New planning guidelines for large-scale solar farms in Victoria were released by the Andrews Labor Government lately, but they may be still some way off from having teeth.
The development of the guidelines was in part triggered in the past by various Victorian councils, finding it challenging to arrive at decisions regarding the development applications; with a number referred to the State Government.
The acting Minister for Planning, Lily D’Ambrosio said: “The guidelines are expected to be helpful in the matter of guaranteeing a part of the process for the community consultation from an early stage, so local residents are engaged, informed and have an opportunity to provide input before the planning permit is lodged”. “Along with providing more certainty to the community, the guidelines will reduce the burden on local councils and give the renewable energy industry more confidence to invest.”
The Guideline states that no solar facility should cause any:
-loss of productive, state-significant agricultural land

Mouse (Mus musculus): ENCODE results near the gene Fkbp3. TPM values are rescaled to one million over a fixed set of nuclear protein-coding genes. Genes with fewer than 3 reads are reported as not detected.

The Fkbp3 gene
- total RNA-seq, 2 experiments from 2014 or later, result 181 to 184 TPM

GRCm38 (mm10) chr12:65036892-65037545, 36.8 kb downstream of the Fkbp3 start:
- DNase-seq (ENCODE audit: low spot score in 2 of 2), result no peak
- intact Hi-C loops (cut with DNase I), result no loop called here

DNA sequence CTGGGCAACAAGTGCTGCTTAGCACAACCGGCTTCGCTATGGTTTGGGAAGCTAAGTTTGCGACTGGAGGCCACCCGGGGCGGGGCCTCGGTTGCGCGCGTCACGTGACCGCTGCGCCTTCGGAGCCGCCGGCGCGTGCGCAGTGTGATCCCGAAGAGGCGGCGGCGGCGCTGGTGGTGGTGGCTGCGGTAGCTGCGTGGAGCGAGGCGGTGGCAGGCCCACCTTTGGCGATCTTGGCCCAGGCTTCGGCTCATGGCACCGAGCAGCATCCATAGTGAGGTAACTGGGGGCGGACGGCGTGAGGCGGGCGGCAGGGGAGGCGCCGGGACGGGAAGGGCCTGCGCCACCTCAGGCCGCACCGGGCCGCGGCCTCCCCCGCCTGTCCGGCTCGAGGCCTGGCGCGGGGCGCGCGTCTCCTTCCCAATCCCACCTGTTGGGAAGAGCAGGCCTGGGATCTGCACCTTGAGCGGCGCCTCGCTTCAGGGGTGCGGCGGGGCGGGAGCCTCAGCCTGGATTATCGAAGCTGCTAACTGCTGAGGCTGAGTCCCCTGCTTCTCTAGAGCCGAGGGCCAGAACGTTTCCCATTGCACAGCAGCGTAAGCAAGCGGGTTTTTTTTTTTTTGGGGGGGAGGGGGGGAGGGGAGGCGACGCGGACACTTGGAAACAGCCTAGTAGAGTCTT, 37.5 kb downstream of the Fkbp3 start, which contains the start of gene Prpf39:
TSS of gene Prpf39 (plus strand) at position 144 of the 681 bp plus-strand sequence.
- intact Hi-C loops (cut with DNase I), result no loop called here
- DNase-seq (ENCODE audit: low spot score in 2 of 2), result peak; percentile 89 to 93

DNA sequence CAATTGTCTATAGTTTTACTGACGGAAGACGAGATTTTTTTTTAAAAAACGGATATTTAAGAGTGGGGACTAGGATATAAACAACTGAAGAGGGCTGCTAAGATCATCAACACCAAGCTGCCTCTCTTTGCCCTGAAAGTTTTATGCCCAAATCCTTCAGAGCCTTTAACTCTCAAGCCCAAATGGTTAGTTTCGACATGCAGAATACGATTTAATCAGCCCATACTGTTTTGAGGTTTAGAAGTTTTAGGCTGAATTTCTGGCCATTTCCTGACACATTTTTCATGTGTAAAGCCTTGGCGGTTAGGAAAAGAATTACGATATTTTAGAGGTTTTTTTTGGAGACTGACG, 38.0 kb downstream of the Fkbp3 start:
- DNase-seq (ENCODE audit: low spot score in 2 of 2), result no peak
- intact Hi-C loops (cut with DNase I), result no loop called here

-loss or interruption of supply to the immediate or broader electricity transmission network
-loss of vegetation, habitat or species of environmental importance
-loss of cultural heritage or landscape values of significance
-increasing exposure of an area to fire, flood or other natural or environmental hazard.
Furthermore, solar farms will not be allowed to undermine the integrity of the irrigation network within a declared irrigation district (Goulburn Murray, Merbein and Red Cliffs, Macalister, Werribee and Bacchus Marsh).
The Guideline notes does not cover rooftop solar panel arrays, some of which are considered large-scale projects, and/or where the generation of electricity is principally to be consumed by an existing use on the land.